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First up, I don't know much about USB, so apologies in advance if my question is wrong.

In USB 2.0 the polling interval was 0.125ms, so the best possible latency for the host to read some data from the device was 0.125ms. I'm hoping for reduced latency in USB 3.0 devices, but I'm finding it hard to learn what the minimum latency is. The USB 3.0 spec says, "USB 2.0 style polling has been replaced with asynchronous notifications", which implies the 0.125ms polling interval may no longer be a limit.

I found some benchmarks for a USB 3.0 SSDs that look like data can be read from the device in just slightly less than 0.125ms, and that includes all time spent in the host OS and the device's flash controller.


Can someone tell me what the lowest possible latency is? A theoretical answer is fine. An answer including the practical limits of the various versions of Linux and Windows USB stacks would be awesome.

To head-off the "tell me what you're trying to achieve" question, I'm creating a debug interface for the ASICs my company designs. ie A PC connects to one of our ASICs via a debug dongle. One possible use case is to implement conditional breakpoints when the ASIC hardware only implements simple breakpoints. To do so, I need to determine when a simple breakpoint has been hit, evaluate the condition, if false set the processor running again. The simple breakpoint may be hit millions of times before the condition becomes true. We might implement the debug dongle on an FPGA or an off-the-shelf USB 3.0 enabled micro-controller.

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2 Answers 2

I've got a couple of resources for you, one I've just downloaded which is the complete specs ... several pdfs zipped up for USB3, and here is short excerpt from page 58,59 (USB 3_r1.0_06_06_2011.pdf):

USB 2.0 transmits SOF/uSOF at fixed 1 ms/125 μs intervals.  A device driver may change 
the interval with small finite adjustments depending on the implementation of host and 
system software. USB 3.0 adds mechanism for devices to send a Bus Interval Adjustment 
Message that is used by the host to adjust its 125 μs bus interval up to +/-13.333 μs.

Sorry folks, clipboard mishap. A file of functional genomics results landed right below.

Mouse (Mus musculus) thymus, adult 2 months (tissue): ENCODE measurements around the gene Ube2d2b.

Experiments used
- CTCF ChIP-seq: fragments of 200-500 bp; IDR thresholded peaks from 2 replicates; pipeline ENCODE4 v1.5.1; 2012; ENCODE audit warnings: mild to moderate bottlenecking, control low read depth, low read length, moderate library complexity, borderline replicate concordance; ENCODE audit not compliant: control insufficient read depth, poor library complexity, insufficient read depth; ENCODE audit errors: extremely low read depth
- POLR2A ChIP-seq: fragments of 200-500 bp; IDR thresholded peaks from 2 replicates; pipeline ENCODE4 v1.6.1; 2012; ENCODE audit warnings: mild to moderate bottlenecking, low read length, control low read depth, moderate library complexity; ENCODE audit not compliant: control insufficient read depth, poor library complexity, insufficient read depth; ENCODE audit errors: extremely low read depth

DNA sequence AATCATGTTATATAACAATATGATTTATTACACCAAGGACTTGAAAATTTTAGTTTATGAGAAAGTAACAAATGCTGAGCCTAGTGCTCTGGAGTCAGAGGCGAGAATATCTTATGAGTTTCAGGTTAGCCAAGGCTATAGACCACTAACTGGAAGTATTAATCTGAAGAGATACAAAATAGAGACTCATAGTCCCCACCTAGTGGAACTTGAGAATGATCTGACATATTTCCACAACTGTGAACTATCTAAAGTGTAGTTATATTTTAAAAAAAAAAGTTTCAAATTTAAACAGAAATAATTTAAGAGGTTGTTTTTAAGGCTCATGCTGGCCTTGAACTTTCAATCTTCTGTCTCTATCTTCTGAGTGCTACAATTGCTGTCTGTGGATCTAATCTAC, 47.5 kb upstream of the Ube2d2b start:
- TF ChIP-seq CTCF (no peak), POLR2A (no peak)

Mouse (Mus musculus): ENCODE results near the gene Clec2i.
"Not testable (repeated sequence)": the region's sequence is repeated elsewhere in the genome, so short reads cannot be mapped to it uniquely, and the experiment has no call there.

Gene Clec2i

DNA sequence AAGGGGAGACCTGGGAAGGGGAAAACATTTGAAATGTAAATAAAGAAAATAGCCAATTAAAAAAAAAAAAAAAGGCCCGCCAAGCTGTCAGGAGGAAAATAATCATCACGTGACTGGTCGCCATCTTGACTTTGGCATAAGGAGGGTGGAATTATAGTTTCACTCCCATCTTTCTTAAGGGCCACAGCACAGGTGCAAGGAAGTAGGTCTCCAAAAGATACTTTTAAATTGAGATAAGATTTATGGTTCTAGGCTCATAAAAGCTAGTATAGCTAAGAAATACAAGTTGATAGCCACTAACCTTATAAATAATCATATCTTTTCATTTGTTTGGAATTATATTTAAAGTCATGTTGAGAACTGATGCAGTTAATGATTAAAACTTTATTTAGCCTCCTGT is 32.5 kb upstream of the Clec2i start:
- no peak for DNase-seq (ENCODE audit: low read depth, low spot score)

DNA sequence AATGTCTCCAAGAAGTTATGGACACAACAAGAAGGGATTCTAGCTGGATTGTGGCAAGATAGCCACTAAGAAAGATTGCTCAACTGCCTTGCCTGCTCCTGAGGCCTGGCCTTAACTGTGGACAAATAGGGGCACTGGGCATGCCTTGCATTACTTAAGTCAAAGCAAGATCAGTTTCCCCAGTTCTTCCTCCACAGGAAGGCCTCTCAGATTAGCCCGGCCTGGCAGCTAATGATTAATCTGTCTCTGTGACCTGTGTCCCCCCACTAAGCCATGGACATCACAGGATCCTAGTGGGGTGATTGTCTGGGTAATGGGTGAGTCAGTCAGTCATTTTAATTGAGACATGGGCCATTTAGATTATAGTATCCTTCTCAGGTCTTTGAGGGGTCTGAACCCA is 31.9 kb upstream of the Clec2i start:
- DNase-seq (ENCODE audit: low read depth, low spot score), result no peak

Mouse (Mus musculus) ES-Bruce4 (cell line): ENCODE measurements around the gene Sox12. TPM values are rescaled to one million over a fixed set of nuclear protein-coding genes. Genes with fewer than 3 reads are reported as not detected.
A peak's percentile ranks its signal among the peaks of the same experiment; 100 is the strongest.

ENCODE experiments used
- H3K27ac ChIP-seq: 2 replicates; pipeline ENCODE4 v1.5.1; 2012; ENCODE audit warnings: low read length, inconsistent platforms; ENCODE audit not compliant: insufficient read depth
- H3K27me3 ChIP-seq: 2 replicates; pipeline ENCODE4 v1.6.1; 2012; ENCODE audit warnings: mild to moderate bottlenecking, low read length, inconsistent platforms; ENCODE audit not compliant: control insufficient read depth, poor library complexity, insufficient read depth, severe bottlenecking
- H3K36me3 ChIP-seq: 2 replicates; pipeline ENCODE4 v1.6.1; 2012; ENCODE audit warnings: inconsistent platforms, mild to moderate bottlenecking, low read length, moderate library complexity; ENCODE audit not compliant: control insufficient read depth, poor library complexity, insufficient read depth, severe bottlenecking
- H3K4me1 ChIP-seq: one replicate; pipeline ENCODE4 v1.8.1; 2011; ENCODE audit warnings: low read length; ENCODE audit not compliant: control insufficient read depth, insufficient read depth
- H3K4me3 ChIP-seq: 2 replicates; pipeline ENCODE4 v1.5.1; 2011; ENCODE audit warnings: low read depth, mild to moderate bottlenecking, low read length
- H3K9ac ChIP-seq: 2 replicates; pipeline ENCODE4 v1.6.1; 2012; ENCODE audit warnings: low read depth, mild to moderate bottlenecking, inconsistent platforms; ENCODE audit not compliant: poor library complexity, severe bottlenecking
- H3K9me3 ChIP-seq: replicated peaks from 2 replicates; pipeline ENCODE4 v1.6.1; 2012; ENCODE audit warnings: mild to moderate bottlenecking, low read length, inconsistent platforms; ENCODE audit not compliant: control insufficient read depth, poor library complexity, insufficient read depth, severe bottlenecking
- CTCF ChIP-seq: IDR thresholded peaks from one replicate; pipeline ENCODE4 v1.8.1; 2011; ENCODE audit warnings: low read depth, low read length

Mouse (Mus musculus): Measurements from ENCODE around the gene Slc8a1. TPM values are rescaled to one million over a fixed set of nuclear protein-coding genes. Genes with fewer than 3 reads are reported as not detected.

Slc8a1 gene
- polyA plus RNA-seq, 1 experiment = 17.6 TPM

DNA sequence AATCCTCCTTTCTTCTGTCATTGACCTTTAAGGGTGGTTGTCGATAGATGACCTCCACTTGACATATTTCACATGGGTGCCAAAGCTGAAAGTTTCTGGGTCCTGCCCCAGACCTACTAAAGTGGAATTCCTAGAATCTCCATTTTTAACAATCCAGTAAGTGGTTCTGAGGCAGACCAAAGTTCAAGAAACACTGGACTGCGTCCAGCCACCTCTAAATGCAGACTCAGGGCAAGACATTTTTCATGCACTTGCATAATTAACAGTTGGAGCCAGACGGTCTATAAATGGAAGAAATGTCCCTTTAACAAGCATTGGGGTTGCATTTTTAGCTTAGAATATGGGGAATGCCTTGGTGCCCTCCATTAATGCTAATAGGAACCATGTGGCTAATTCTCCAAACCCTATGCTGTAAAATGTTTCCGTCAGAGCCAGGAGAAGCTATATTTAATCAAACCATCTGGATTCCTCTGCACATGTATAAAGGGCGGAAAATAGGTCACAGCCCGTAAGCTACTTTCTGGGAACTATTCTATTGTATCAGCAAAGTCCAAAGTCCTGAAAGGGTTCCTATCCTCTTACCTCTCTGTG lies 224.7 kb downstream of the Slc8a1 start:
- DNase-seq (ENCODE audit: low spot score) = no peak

In addition, the host may send an Isochronous Timestamp Packet (ITP) within a relaxed 
timing window from a bus interval boundary.  

Here is one more resource which looked interesting which deals with calculating latency.

You make a good point about operating system latency issues, especially in not real time operating systems.

I might suggest that you check on SuperUser too, maybe someone has other ideas. CHEERS

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Feel free to accept this answer if it helps. If it doesn't, then also feel free to ask for clarification. –  happy coder Oct 31 '14 at 16:30

Answering my own question...

I've come to realise that this question kind-of misses the point of USB 3.0. Unlike 2.0, it is not a shared-bus system. Instead it uses a point-to-point link between the host and each device (I'm oversimplifying but the gist is true). With USB 2.0, the 125 us polling interval was critical to how the bus was time-division multiplexed between devices. However, because 3.0 uses point-to-point links, there is no multiplexing to be done and thus the polling interval no longer exists. As a result, the latency on packet delivery is much less than with USB 2.0.

In my experiments with a Cypress FX-3 devkit, I have found that it is easy enough to get an average round trip from Windows application to the device and back with an average latency of 30 us. I suspect that the vast majority of that time is spent in various OS delays, eg the user-space to kernel-space mode switch and the DPC latency within the driver.

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